For some, proposed noise ordinance change does not go far enough
CAMDEN — Residents voiced concerns at a public hearing Oct. 4 that a noise ordinance going to the polls Nov. 8 is too lenient.
One proposed change to the noise rules, which are part of the town's police ordinance, is to define "an unreasonably loud sound," as a noise "exceeding 65 decibels." Another change would apply the noise ordinance to the entire town. The current noise ordinance applies only to Camden's downtown. The current ordinance regulates noise from 11 p.m. to 7 a.m. The proposed changes do not alter the hours of regulation.
An "unreasonably loud sound" would be defined as a noise exceeding 65 decibels, when measured at the property line, and persisting for five minutes or more. In recent discussions about changing the noise ordinance, 65 decibels was compared to the sound of two people standing 3 feet apart talking in a normal voice, or the sound of a vacuum cleaner operating from 5 feet away. An exception can be made for loud sound production if a permit is obtained for a special event. Sound production refers to radios, receiving sets, musical instruments, and any other devices used for the production or reproduction of sound.
Police Chief Randy Gagne, Dennis McGuirk and Jon Scholz worked on the changes to the existing ordinance. According to Gagne, adding a decibel level provides a tool to police officers who respond to noise complaints.
At the Oct. 4 hearing on the proposed changes, Dick Snyder congratulated the Select Board for the move to set a decibel level to define loud noise, saying his experience is that it "can disrupt your life." Synder said he has called the police about noise problems, and "some police officers found the noise intolerable. Other did not."
However, Snyder does not fully agree with the proposed change. "My wife and I would like to see the level at 55 decibels and the time limit start at 10 p.m."
Tom Laurent of High Street spoke about traffic noise on the street, and how the ordinance is not going to address it. He said he recently measured noise levels of 65 to 80 decibels "all afternoon" from RVs, dump trucks and people with loud mufflers. He said that at the back of his house, the noise of RVs driving by is in excess of 55 decibels.
"A truck makes 28 times the noise of a car. The noise increases exponentially with speed," he said. "The noise on High Street is almost always intolerable," he said.
Dorie Klein pointed out that Camden's many different zones protect the town, and that 16 towns in Maine have noise ordinances with different decibel level limits for industrial, commercial and residential areas. She said 50 decibels is the average limit for night time noise.
"I can't accept the blanket noise ordinance," she said.
Klein indicated that the Planning Board had originally worked on the noise ordinance, and developed different decibel levels for different zones. "As voters, I feel we have the right to see these different levels for ourselves," she said.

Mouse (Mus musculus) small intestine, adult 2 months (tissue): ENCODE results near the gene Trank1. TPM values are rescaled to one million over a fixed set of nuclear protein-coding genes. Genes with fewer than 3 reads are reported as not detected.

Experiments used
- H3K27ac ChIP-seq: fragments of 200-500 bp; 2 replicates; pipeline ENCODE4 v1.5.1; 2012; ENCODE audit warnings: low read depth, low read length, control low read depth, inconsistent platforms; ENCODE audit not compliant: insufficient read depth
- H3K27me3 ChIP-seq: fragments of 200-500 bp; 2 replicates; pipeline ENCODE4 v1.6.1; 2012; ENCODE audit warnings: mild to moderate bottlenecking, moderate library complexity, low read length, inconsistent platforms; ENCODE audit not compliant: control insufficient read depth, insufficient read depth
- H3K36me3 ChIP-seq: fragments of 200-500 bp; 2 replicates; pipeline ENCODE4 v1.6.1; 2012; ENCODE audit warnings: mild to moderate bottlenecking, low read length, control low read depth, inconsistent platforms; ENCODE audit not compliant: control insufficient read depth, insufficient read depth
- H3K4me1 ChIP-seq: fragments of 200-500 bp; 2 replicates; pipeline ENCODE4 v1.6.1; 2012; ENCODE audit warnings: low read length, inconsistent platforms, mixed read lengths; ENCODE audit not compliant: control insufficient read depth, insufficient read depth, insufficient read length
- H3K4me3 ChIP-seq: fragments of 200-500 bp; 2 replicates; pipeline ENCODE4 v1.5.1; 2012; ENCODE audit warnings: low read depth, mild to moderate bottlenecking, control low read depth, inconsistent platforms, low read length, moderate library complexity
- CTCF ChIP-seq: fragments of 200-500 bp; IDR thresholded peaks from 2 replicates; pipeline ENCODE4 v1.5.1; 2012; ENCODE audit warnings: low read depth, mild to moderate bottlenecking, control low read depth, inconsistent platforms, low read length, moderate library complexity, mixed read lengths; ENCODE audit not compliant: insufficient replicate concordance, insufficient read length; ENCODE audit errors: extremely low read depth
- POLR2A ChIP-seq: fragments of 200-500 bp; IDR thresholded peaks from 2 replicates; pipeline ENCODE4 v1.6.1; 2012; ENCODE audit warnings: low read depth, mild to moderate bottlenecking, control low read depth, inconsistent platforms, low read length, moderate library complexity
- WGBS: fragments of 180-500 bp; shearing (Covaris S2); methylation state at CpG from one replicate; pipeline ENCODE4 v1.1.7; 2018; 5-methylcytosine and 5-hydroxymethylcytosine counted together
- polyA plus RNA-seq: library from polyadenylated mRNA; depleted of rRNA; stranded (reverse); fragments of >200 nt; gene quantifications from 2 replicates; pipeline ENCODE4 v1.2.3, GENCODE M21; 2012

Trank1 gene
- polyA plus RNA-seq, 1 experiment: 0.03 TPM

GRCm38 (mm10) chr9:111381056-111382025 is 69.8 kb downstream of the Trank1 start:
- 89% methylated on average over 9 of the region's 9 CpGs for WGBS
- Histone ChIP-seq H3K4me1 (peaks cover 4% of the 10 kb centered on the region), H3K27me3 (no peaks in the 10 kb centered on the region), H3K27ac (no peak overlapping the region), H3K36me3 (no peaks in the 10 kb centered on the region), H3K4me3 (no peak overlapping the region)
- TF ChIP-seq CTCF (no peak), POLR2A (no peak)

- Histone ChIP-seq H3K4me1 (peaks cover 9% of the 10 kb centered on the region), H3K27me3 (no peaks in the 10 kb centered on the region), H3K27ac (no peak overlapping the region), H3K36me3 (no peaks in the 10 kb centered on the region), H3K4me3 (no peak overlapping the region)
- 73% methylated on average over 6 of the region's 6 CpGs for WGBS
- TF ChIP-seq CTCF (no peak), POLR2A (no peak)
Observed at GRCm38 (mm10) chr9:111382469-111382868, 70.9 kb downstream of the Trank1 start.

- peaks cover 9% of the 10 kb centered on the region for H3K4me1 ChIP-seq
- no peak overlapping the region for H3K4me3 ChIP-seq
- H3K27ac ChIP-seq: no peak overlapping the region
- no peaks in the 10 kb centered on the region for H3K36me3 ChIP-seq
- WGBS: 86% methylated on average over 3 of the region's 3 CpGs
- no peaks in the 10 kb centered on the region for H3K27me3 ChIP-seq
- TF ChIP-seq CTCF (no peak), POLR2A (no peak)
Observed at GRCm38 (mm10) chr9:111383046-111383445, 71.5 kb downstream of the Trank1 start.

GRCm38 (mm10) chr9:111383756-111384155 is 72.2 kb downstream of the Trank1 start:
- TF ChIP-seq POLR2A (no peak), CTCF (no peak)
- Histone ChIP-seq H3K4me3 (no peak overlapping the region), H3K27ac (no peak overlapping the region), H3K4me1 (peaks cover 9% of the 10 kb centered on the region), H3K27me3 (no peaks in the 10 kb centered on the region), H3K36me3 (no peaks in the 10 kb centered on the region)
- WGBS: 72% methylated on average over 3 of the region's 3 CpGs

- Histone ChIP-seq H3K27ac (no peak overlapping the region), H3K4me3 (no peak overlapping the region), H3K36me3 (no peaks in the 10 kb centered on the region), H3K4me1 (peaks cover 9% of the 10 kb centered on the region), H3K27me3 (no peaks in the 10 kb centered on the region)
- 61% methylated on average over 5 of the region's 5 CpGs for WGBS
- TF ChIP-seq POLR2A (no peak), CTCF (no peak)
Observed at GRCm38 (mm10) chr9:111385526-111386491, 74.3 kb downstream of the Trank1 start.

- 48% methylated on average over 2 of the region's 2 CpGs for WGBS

McGuirk said that 20 towns in Maine have noise standards, and initially the plan was to develop different noise regulations for different zones in Camden. That plan ran into complications because Camden has small zones that are close together, he said. He indicated that large towns often have "well-defined zones." McGuirk talked about how hundreds of noise measurements were made from from six different sites, and noise levels as high as 80 decibles had been recorded. He said the town's original noise ordinance was passed in 1995, and the proposed change to add the 65 decibel limit is "a great first step."
On Sept. 20, when the Select Board set the date for the public hearing, McGuirk said he had no doubt that Camden's police chief could make the proposed change to the Camden noise ordinance work, but questioned whether the change was too lenient.
When the noise ordinance was discussed Sept. 6 by the Select Board, Town Manager Patricia Finnigan had suggested the changes be used on a trial basis for one year. Select Board member John French supported the trial basis. Select Board member Marc Ratner took the lead in advocating for a permanent noise ordinance to be decided at the polls Nov. 8. Finnigan explained that ballot questions for the Nov. 8 vote were due to go to the printer Sept. 9, and that if the board voted to place the ordinance on the ballot, a public hearing could be held later, when the warrant was approved. French asked what would happen if testimony at the public hearing indicated the proposed changes weren't "ready for prime time." Finnigan had explained the ordinance change would be on the ballot anyway. On Sept. 6, the Select Board voted 4 to 1 to place the ordinance on the Nov. 8 ballot. French said he supported a change to the noise ordinance, but preferred waiting until June for the vote.
On Oct. 4, French said, "If we had chose what we wanted, which was to set this up as a temporary measure, we would have had time to work on it."
Courier Publications reporter Susan Mustapich can be reached at 236-8511 or by email at email@example.com.